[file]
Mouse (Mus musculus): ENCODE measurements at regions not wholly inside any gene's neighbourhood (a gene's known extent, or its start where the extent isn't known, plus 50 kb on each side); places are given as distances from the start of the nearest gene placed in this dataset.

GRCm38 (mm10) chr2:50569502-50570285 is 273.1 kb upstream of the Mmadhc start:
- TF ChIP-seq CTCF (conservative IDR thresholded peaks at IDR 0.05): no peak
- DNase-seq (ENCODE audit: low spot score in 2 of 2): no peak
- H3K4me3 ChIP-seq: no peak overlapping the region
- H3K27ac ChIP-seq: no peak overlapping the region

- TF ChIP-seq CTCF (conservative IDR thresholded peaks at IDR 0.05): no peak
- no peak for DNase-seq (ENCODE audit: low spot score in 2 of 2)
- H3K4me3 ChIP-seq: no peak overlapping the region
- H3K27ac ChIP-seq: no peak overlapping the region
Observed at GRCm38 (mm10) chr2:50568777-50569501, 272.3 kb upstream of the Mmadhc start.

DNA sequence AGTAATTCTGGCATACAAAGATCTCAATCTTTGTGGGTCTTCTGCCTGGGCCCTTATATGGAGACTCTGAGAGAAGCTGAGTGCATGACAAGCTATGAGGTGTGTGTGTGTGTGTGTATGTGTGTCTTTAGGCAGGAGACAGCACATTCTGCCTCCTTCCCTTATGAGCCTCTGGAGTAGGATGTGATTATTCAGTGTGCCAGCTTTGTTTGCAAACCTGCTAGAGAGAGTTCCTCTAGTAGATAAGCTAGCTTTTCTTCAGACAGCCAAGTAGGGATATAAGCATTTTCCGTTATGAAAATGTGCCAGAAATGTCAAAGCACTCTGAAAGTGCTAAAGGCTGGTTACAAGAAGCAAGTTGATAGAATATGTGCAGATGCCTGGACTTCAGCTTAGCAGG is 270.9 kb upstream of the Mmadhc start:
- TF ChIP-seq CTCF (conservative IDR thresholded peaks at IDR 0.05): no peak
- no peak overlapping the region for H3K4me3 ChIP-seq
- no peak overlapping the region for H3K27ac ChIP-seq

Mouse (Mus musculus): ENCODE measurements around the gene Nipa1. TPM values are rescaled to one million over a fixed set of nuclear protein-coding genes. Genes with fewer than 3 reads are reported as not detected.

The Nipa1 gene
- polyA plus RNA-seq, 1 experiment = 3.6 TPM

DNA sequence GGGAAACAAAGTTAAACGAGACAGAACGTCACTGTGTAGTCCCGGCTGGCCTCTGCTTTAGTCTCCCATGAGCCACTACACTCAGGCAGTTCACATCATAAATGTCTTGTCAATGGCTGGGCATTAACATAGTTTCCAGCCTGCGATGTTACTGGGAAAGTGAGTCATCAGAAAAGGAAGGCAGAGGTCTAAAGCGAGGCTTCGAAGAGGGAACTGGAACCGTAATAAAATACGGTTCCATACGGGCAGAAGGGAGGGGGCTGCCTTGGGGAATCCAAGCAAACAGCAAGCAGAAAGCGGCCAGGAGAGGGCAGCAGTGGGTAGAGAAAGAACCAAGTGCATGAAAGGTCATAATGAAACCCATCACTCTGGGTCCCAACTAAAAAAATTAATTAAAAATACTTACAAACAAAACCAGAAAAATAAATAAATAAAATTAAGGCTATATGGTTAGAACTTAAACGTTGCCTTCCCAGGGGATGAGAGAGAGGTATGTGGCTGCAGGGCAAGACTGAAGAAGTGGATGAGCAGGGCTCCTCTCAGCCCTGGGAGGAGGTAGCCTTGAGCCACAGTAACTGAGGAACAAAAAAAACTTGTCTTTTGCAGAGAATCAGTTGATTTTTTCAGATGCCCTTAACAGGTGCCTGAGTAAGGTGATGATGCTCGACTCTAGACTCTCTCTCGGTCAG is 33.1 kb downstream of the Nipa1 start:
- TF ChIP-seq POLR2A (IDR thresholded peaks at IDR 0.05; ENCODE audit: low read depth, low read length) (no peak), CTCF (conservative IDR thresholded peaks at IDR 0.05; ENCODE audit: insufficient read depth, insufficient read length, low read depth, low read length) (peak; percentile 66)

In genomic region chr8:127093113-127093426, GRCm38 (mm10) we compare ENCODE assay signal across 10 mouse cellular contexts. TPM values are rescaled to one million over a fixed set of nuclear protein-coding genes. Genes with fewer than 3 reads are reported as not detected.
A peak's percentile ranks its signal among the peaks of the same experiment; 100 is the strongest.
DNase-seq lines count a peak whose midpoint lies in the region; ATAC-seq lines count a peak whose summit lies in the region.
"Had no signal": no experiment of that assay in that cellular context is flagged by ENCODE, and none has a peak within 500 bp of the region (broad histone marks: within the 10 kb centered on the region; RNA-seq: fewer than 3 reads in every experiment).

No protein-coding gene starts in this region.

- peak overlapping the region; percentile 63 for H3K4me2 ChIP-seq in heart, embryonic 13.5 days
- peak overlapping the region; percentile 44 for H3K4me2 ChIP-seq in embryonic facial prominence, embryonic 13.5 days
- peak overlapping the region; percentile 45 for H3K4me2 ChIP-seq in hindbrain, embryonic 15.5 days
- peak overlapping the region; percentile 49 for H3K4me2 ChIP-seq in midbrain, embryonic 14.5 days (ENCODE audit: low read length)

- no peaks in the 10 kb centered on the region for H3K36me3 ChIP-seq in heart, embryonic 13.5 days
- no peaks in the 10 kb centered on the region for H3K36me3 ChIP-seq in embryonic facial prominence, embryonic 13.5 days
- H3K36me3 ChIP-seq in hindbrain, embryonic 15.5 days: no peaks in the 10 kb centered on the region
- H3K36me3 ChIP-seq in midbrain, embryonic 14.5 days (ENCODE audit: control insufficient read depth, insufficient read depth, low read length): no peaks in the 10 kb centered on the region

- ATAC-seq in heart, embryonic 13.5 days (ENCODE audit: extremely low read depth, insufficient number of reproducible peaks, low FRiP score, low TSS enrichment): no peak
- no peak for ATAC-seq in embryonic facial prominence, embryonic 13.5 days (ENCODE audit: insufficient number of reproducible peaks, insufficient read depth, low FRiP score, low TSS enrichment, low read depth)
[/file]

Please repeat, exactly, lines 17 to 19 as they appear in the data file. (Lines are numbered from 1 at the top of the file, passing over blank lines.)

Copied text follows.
The Nipa1 gene
- polyA plus RNA-seq, 1 experiment = 3.6 TPM

DNA sequence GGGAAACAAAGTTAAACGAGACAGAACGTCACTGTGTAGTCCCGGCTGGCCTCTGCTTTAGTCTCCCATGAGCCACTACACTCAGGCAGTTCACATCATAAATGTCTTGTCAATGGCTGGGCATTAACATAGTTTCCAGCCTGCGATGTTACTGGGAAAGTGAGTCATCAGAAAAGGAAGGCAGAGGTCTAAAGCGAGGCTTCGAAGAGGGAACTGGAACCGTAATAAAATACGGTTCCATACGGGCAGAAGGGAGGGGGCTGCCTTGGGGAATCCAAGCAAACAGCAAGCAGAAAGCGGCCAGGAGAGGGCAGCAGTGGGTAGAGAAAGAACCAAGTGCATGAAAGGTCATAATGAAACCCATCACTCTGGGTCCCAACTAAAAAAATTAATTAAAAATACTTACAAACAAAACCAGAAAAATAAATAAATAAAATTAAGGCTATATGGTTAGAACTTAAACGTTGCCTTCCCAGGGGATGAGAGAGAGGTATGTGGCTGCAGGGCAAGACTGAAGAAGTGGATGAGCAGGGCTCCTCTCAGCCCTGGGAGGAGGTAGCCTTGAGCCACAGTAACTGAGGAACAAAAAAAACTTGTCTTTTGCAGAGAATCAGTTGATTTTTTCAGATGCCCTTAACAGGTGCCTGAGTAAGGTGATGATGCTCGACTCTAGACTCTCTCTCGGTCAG is 33.1 kb downstream of the Nipa1 start: